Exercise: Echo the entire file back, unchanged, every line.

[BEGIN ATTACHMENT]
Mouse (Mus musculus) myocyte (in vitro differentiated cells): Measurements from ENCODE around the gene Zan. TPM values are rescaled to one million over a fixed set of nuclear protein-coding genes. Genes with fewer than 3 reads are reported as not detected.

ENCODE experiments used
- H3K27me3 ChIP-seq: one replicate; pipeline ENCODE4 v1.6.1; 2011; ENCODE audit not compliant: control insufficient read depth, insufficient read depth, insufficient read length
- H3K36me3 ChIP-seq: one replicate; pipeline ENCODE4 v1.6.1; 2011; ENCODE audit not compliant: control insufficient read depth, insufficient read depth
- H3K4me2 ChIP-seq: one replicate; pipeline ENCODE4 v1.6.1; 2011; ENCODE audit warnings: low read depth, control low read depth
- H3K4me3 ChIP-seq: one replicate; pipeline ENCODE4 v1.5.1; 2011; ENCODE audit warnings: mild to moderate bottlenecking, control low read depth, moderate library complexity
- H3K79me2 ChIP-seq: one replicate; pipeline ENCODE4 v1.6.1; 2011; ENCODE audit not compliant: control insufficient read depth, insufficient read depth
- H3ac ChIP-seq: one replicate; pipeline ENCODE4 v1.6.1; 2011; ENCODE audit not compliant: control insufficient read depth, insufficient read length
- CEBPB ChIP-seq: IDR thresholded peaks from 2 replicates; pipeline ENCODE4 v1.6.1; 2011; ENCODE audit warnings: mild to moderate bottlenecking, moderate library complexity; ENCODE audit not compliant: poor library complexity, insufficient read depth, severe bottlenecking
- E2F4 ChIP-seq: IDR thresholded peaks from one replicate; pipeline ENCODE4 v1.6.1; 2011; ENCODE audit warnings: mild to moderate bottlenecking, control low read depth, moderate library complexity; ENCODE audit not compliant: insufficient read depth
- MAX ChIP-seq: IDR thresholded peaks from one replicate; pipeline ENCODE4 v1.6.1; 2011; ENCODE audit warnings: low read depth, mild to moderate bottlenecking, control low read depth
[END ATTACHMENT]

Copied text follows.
Mouse (Mus musculus) myocyte (in vitro differentiated cells): Measurements from ENCODE around the gene Zan. TPM values are rescaled to one million over a fixed set of nuclear protein-coding genes. Genes with fewer than 3 reads are reported as not detected.

ENCODE experiments used
- H3K27me3 ChIP-seq: one replicate; pipeline ENCODE4 v1.6.1; 2011; ENCODE audit not compliant: control insufficient read depth, insufficient read depth, insufficient read length
- H3K36me3 ChIP-seq: one replicate; pipeline ENCODE4 v1.6.1; 2011; ENCODE audit not compliant: control insufficient read depth, insufficient read depth
- H3K4me2 ChIP-seq: one replicate; pipeline ENCODE4 v1.6.1; 2011; ENCODE audit warnings: low read depth, control low read depth
- H3K4me3 ChIP-seq: one replicate; pipeline ENCODE4 v1.5.1; 2011; ENCODE audit warnings: mild to moderate bottlenecking, control low read depth, moderate library complexity
- H3K79me2 ChIP-seq: one replicate; pipeline ENCODE4 v1.6.1; 2011; ENCODE audit not compliant: control insufficient read depth, insufficient read depth
- H3ac ChIP-seq: one replicate; pipeline ENCODE4 v1.6.1; 2011; ENCODE audit not compliant: control insufficient read depth, insufficient read length
- CEBPB ChIP-seq: IDR thresholded peaks from 2 replicates; pipeline ENCODE4 v1.6.1; 2011; ENCODE audit warnings: mild to moderate bottlenecking, moderate library complexity; ENCODE audit not compliant: poor library complexity, insufficient read depth, severe bottlenecking
- E2F4 ChIP-seq: IDR thresholded peaks from one replicate; pipeline ENCODE4 v1.6.1; 2011; ENCODE audit warnings: mild to moderate bottlenecking, control low read depth, moderate library complexity; ENCODE audit not compliant: insufficient read depth
- MAX ChIP-seq: IDR thresholded peaks from one replicate; pipeline ENCODE4 v1.6.1; 2011; ENCODE audit warnings: low read depth, mild to moderate bottlenecking, control low read depth